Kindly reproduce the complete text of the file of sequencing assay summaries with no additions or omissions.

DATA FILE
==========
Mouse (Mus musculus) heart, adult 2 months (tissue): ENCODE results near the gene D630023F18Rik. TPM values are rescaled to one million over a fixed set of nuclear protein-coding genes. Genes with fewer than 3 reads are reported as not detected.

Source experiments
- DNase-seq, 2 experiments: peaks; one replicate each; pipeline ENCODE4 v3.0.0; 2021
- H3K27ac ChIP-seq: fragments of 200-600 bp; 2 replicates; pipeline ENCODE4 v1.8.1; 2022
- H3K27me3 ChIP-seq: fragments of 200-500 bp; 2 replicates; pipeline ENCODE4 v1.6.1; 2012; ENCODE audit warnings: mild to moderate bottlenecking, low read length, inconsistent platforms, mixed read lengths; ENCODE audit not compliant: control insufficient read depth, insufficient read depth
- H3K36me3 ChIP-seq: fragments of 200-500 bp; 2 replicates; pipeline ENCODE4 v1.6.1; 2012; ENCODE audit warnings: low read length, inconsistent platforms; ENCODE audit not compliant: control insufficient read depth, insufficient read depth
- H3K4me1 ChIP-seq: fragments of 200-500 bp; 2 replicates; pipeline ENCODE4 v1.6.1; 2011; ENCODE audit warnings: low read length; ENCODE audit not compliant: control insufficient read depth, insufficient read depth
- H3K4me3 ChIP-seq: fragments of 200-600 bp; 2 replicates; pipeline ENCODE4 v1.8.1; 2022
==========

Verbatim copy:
Mouse (Mus musculus) heart, adult 2 months (tissue): ENCODE results near the gene D630023F18Rik. TPM values are rescaled to one million over a fixed set of nuclear protein-coding genes. Genes with fewer than 3 reads are reported as not detected.

Source experiments
- DNase-seq, 2 experiments: peaks; one replicate each; pipeline ENCODE4 v3.0.0; 2021
- H3K27ac ChIP-seq: fragments of 200-600 bp; 2 replicates; pipeline ENCODE4 v1.8.1; 2022
- H3K27me3 ChIP-seq: fragments of 200-500 bp; 2 replicates; pipeline ENCODE4 v1.6.1; 2012; ENCODE audit warnings: mild to moderate bottlenecking, low read length, inconsistent platforms, mixed read lengths; ENCODE audit not compliant: control insufficient read depth, insufficient read depth
- H3K36me3 ChIP-seq: fragments of 200-500 bp; 2 replicates; pipeline ENCODE4 v1.6.1; 2012; ENCODE audit warnings: low read length, inconsistent platforms; ENCODE audit not compliant: control insufficient read depth, insufficient read depth
- H3K4me1 ChIP-seq: fragments of 200-500 bp; 2 replicates; pipeline ENCODE4 v1.6.1; 2011; ENCODE audit warnings: low read length; ENCODE audit not compliant: control insufficient read depth, insufficient read depth
- H3K4me3 ChIP-seq: fragments of 200-600 bp; 2 replicates; pipeline ENCODE4 v1.8.1; 2022